Photography by Hudson Taylor
Moshe Hammer was born in Budapest in 1946. He was the first child born to his parents, both of whom were Holocaust survivors. His mother had survived Auschwitz. She spent hours in a gas chamber as the Nazis were waiting for another trainload of people to join them and when they didn’t arrive, they were let out.
His mother lived to age 90. His father was on the Russian front. When Moshe was six months old, his parents decided to escape the terrible anti-Semitism in Hungary and boarded an illegal ship, organized by a Jewish agency, heading for Palestine. When they neared Rhodes, the ship was in an accident and was crushed. Everyone had to jump off, but Moshe’s father was afraid to jump while holding a baby. A man told him to throw the baby to him, which he did. The men became lifelong friends, and Moshe, at a young age, like his namesake, Moses, was also rescued from water. The survivors were taken to a camp in Cyprus where they lived for about one year, after which time they were sent to Israel.
Moshe lived in Israel until the age of 19, when, because of his talent for playing the violin, he received a scholarship which allowed him to study at Juilliard in New York for one year.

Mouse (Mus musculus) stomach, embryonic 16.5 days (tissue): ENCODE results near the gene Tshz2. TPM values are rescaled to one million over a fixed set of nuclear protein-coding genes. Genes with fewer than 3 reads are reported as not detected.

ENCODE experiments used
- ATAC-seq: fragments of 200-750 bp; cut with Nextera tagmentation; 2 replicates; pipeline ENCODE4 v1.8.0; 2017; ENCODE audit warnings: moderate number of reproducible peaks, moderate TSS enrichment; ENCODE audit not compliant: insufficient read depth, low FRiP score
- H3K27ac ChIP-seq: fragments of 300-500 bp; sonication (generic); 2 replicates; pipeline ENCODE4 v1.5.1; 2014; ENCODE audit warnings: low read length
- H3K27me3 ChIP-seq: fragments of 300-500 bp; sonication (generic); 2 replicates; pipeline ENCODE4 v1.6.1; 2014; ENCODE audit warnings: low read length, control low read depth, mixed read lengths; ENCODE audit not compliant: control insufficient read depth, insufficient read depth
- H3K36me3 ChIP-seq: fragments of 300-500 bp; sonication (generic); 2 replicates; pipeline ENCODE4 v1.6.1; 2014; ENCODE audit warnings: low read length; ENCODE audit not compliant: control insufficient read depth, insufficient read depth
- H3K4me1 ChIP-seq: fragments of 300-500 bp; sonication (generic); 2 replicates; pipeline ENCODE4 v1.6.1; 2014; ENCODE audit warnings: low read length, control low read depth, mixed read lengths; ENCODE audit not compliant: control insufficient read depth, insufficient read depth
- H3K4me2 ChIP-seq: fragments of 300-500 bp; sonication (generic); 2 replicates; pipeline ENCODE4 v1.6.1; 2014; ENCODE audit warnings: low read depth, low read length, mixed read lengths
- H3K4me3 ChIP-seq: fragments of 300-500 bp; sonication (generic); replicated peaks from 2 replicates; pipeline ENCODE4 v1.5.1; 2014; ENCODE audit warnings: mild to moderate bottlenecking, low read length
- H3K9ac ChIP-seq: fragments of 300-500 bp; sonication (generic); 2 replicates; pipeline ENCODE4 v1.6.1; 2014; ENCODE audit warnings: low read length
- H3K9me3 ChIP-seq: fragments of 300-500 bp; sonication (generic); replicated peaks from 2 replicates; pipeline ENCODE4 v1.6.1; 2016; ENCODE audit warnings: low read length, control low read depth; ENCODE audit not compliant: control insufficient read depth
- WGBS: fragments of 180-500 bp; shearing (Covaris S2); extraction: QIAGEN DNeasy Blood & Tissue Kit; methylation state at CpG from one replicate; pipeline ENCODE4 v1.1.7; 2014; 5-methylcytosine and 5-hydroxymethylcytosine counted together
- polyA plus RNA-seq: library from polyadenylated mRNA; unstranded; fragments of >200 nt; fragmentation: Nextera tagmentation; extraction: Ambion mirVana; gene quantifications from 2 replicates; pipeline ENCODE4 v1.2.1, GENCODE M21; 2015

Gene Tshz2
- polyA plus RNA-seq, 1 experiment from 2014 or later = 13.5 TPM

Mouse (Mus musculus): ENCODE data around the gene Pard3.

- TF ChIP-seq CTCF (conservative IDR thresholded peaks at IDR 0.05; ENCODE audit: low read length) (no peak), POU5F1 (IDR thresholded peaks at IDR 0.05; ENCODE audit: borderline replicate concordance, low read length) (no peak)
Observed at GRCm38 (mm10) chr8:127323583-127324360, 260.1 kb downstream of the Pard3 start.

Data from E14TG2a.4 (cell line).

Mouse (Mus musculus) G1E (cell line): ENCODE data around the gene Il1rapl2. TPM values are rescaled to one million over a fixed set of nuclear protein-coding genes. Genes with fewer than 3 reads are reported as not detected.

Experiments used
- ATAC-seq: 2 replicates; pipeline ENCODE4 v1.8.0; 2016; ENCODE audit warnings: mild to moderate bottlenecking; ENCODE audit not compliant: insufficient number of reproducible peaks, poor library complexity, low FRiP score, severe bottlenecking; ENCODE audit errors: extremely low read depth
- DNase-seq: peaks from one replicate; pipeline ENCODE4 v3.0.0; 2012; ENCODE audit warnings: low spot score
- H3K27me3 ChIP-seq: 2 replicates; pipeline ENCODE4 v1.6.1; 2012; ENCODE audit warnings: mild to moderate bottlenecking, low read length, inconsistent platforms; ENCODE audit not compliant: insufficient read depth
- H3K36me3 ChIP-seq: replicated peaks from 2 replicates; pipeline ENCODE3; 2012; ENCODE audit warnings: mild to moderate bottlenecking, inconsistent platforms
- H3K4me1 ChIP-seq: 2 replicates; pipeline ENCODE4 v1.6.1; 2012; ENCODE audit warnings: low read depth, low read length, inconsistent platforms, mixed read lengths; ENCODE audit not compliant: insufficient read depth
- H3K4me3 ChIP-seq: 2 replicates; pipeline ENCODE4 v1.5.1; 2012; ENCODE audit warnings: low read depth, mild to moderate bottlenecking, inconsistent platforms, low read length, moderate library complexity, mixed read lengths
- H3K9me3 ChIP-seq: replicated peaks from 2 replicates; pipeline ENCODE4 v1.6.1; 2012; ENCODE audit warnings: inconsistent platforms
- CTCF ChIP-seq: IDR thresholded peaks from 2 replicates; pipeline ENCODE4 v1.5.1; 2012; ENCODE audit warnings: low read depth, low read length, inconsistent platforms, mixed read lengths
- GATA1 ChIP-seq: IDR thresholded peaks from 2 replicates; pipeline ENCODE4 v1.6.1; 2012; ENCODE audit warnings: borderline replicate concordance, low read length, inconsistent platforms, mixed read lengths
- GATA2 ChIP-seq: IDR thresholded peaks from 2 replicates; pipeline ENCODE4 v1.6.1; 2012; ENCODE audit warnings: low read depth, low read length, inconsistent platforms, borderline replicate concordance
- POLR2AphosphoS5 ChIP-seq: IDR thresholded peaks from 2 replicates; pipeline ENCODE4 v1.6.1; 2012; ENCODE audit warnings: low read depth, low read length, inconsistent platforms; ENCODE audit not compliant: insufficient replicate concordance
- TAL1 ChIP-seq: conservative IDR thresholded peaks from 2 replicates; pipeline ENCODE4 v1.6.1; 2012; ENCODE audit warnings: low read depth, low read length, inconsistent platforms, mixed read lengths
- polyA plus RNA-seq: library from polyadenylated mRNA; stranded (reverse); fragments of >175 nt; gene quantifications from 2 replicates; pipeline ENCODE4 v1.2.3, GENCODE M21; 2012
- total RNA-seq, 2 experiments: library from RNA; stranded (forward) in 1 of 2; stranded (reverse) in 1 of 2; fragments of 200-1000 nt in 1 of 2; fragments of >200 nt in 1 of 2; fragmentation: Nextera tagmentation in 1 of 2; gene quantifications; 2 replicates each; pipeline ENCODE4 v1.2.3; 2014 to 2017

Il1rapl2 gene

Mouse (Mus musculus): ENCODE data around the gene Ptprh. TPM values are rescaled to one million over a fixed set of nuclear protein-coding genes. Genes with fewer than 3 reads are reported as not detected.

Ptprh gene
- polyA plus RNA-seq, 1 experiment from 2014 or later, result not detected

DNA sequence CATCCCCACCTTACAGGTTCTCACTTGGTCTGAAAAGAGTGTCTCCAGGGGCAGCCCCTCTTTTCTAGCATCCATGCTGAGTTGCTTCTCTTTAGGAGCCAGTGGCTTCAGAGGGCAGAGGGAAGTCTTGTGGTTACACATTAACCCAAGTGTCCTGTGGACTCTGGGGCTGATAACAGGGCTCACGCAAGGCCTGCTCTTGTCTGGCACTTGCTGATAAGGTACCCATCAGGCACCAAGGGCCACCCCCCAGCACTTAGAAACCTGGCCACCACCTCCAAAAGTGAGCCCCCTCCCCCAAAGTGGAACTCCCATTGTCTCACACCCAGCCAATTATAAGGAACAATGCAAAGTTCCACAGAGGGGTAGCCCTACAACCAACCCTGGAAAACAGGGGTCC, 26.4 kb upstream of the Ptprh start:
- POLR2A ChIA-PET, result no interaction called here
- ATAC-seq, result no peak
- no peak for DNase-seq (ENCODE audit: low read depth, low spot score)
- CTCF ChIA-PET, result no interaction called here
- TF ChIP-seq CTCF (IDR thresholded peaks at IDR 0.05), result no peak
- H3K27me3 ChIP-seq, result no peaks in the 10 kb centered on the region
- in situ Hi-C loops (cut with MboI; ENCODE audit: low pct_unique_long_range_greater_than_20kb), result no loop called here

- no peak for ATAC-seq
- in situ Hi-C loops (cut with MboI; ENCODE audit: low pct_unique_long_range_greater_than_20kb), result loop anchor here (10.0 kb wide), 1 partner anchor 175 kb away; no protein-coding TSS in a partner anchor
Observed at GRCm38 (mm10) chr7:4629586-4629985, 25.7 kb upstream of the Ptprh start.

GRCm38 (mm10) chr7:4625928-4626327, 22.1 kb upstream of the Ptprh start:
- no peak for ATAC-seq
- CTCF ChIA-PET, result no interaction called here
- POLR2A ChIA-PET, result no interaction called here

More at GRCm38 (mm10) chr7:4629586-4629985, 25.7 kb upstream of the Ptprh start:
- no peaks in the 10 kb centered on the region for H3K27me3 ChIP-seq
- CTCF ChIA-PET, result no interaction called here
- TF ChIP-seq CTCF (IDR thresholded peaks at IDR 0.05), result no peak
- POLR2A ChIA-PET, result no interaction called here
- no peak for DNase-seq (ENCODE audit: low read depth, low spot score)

After that, he became a student of Jascha Heifetz, one of the greatest violinists of all time. Moshe then went to London, but after his scholarship ran out, he was afraid he would not be able to get a union card and took up an offer to go to Edmonton. He had planned to stay for only one year, but despite other good opportunities, including one in London, he loved Canada and decided to stay.
Moshe embarked on a career as a violinist in Canada, travelling to concert venues around the world and performing with many symphony orchestras. He also founded and led the Toronto-based chamber group, the Amadeus Ensemble.
His pride and joy is The Hammer Band, a non-profit organization he started in 2007 in Toronto’s “Summer of the Gun.” He provides opportunities for underprivileged children to heal through the power of music and offers free violin lessons in the safety of their school environment. More than 1,000 children benefitted last year throughout 40 schools. The violins in the program are all donated, and they are hoping to expand in order to introduce more children to the power of teamwork and the beauty of music.
Moshe and his wife, Cecilia Ronderos, are proud of their children and nine grandchildren.
His son, Mike Hammer, is an abstract artist and musician and his daughter, Maya, is a psychologist. Moshe is glad he stayed in Canada, and appreciates the life and opportunities he has had here.